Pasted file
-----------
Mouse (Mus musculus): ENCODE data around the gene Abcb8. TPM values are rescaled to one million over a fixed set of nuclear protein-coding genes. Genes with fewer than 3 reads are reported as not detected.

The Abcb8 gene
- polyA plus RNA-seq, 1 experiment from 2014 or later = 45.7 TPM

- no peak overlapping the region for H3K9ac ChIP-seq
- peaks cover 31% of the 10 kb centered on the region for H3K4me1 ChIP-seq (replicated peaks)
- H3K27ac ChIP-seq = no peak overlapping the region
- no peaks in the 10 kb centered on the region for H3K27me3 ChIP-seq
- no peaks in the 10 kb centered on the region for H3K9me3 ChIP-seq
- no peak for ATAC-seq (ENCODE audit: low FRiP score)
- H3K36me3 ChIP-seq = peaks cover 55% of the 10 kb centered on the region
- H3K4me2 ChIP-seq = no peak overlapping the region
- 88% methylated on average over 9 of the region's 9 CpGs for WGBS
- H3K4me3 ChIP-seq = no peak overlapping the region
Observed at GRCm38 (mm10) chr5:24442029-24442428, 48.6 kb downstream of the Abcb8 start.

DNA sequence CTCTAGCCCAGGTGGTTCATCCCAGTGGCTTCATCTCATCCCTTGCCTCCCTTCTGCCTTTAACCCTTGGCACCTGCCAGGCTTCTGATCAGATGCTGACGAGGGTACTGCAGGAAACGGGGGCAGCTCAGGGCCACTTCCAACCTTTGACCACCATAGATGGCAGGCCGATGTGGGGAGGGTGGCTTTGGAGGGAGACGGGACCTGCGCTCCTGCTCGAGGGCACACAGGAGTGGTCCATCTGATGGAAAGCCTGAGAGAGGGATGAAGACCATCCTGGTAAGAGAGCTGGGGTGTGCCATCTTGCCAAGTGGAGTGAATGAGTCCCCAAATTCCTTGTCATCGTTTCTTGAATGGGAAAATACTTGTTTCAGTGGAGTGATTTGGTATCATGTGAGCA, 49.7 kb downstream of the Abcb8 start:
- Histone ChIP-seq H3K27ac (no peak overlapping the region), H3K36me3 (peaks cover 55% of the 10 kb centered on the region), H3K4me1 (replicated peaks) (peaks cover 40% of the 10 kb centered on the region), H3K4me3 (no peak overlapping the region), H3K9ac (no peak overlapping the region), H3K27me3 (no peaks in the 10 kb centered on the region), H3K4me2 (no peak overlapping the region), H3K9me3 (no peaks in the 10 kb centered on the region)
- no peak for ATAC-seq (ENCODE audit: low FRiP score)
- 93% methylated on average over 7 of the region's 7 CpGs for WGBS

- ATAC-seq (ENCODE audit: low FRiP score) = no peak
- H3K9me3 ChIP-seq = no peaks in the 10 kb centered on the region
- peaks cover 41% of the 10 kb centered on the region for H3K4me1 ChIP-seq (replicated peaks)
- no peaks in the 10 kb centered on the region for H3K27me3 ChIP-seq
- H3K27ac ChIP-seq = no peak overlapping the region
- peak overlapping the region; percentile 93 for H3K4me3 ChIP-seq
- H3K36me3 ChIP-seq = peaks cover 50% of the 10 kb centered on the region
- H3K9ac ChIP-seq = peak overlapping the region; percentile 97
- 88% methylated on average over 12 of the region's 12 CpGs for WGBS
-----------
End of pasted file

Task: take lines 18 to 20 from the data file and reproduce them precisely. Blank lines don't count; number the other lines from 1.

- 93% methylated on average over 7 of the region's 7 CpGs for WGBS

- ATAC-seq (ENCODE audit: low FRiP score) = no peak
- H3K9me3 ChIP-seq = no peaks in the 10 kb centered on the region